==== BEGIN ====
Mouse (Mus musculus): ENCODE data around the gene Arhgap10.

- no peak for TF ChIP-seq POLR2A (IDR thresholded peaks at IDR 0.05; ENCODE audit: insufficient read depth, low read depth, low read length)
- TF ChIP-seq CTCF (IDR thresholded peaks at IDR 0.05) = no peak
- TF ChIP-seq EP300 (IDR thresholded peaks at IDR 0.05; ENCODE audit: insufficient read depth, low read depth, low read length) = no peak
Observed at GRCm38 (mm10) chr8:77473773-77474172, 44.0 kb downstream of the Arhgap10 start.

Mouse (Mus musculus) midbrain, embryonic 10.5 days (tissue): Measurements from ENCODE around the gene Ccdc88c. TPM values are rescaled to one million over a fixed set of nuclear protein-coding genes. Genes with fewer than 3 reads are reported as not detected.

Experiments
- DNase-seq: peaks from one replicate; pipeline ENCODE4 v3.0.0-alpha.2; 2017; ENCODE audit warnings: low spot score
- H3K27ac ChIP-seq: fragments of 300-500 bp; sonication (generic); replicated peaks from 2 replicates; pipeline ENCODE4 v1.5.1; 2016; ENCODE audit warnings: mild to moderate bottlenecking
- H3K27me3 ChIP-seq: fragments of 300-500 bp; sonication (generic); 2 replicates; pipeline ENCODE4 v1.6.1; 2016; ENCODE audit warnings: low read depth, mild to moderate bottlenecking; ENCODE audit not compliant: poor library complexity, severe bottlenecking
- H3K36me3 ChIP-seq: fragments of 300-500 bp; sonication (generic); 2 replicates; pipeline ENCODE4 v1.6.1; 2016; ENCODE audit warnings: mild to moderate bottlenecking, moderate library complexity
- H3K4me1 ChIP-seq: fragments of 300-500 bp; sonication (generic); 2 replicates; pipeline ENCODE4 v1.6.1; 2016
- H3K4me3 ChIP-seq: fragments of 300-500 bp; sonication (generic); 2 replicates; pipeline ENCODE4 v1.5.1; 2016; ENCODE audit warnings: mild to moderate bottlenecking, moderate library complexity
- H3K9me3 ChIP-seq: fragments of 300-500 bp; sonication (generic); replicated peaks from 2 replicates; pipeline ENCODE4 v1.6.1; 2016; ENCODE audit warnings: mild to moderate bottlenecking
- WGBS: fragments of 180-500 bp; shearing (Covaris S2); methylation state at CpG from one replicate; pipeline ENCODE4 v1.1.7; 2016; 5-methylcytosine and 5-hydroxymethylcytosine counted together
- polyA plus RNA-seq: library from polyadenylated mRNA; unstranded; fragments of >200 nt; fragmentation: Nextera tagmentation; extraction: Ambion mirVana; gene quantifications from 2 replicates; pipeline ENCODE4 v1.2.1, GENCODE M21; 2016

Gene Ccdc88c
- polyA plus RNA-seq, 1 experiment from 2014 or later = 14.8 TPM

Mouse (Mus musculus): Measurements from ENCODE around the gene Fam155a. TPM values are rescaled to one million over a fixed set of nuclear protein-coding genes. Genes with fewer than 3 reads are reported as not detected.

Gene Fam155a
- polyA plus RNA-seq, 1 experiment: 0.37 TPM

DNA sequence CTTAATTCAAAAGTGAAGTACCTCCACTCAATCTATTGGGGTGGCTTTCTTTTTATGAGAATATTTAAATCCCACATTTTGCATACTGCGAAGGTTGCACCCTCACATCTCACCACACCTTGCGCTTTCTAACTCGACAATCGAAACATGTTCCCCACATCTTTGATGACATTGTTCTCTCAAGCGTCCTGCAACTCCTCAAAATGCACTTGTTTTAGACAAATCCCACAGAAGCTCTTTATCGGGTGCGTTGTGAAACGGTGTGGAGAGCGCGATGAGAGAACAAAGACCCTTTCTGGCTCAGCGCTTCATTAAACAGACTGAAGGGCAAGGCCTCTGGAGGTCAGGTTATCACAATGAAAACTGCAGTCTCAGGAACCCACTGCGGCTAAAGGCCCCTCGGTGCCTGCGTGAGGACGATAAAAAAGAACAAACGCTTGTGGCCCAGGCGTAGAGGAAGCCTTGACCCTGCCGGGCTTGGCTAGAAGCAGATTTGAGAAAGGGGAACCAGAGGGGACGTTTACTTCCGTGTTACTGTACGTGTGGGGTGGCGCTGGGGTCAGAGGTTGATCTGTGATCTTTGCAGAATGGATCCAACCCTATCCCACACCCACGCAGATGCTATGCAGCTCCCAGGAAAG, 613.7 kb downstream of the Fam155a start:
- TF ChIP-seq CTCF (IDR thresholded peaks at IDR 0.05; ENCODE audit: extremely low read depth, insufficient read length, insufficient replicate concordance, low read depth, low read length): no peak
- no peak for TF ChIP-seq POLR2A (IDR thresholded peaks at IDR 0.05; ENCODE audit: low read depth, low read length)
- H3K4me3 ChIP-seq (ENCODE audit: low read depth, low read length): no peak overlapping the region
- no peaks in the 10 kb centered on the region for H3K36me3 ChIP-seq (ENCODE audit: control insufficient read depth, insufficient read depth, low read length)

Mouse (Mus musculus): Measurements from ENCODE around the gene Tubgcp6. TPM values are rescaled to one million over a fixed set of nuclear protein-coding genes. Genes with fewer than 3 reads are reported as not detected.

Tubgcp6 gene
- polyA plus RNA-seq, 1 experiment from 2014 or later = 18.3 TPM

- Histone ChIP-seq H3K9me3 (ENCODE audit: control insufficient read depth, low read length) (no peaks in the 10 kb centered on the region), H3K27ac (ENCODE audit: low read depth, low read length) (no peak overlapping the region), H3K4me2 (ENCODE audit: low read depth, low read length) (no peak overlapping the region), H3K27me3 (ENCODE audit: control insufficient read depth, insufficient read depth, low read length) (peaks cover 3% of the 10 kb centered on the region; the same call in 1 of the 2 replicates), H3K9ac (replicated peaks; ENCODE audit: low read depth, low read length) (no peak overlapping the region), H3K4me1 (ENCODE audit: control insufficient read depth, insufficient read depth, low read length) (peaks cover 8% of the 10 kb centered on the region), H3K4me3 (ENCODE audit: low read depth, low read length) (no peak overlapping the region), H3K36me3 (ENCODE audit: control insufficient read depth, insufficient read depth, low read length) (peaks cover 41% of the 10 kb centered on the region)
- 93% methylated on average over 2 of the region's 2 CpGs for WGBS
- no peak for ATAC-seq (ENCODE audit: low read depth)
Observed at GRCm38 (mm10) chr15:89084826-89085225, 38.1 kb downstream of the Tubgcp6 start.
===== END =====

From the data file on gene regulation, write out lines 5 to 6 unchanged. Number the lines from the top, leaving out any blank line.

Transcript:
Observed at GRCm38 (mm10) chr8:77473773-77474172, 44.0 kb downstream of the Arhgap10 start.

Mouse (Mus musculus) midbrain, embryonic 10.5 days (tissue): Measurements from ENCODE around the gene Ccdc88c. TPM values are rescaled to one million over a fixed set of nuclear protein-coding genes. Genes with fewer than 3 reads are reported as not detected.